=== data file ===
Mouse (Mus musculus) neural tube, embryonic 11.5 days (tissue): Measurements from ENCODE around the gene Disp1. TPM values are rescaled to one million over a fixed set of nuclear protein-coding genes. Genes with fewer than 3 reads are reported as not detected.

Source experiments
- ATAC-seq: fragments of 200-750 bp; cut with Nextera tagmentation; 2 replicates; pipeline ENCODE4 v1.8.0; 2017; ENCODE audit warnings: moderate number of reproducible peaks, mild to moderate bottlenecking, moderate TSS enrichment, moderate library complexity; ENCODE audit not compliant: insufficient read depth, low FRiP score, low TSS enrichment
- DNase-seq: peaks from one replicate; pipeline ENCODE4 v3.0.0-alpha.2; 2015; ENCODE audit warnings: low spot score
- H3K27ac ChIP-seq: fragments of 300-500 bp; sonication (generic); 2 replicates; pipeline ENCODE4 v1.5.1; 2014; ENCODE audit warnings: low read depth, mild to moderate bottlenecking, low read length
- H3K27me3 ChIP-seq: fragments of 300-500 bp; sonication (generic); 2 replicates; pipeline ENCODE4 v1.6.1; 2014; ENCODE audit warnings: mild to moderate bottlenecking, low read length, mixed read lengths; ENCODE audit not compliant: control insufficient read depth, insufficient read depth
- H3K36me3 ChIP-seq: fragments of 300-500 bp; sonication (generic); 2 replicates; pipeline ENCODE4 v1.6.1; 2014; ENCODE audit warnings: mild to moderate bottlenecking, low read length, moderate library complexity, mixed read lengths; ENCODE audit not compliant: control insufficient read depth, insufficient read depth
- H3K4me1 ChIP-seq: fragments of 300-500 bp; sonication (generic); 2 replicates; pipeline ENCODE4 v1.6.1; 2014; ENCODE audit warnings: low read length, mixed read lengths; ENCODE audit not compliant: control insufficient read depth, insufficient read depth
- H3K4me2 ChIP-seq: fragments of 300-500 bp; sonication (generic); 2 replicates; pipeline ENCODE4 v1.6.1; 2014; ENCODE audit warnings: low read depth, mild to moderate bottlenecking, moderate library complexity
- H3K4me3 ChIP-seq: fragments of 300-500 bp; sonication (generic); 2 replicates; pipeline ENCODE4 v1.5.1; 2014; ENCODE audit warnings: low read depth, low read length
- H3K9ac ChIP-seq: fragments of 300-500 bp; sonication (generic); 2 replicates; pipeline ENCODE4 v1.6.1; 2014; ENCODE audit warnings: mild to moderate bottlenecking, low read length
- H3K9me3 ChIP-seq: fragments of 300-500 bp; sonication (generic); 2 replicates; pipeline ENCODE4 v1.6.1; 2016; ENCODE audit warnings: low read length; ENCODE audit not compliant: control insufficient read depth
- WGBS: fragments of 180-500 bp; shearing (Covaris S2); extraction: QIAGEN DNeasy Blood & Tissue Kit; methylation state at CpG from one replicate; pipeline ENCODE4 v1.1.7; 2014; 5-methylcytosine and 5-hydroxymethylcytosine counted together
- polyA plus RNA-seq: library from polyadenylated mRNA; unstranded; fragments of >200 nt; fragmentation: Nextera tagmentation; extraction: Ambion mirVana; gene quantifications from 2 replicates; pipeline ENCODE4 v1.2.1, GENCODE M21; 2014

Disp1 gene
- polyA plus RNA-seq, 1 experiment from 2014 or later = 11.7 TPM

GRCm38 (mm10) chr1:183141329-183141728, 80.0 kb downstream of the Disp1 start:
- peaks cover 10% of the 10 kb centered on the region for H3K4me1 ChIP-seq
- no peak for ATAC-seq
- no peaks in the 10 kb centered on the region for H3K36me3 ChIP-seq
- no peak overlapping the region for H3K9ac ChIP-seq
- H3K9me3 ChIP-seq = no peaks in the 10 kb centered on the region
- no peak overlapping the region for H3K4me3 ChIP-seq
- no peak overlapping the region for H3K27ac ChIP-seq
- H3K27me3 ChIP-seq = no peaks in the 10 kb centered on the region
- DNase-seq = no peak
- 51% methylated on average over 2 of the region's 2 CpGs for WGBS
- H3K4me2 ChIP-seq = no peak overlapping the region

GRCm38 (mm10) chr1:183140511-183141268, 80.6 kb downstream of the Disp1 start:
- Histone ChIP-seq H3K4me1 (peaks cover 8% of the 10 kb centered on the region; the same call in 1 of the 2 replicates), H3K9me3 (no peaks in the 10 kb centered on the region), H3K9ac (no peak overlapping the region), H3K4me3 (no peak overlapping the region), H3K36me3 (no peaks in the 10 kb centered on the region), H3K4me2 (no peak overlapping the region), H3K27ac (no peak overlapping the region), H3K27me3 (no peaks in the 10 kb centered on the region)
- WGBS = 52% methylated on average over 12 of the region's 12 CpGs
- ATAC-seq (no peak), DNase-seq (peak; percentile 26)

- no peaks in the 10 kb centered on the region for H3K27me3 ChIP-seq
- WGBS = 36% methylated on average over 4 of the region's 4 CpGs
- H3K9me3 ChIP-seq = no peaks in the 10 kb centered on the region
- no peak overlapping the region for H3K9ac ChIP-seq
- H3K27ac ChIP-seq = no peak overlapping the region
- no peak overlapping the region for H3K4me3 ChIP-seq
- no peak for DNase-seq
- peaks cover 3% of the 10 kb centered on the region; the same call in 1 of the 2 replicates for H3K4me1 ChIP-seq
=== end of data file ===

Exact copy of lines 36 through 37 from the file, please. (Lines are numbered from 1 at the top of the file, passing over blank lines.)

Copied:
- no peak overlapping the region for H3K9ac ChIP-seq
- H3K27ac ChIP-seq = no peak overlapping the region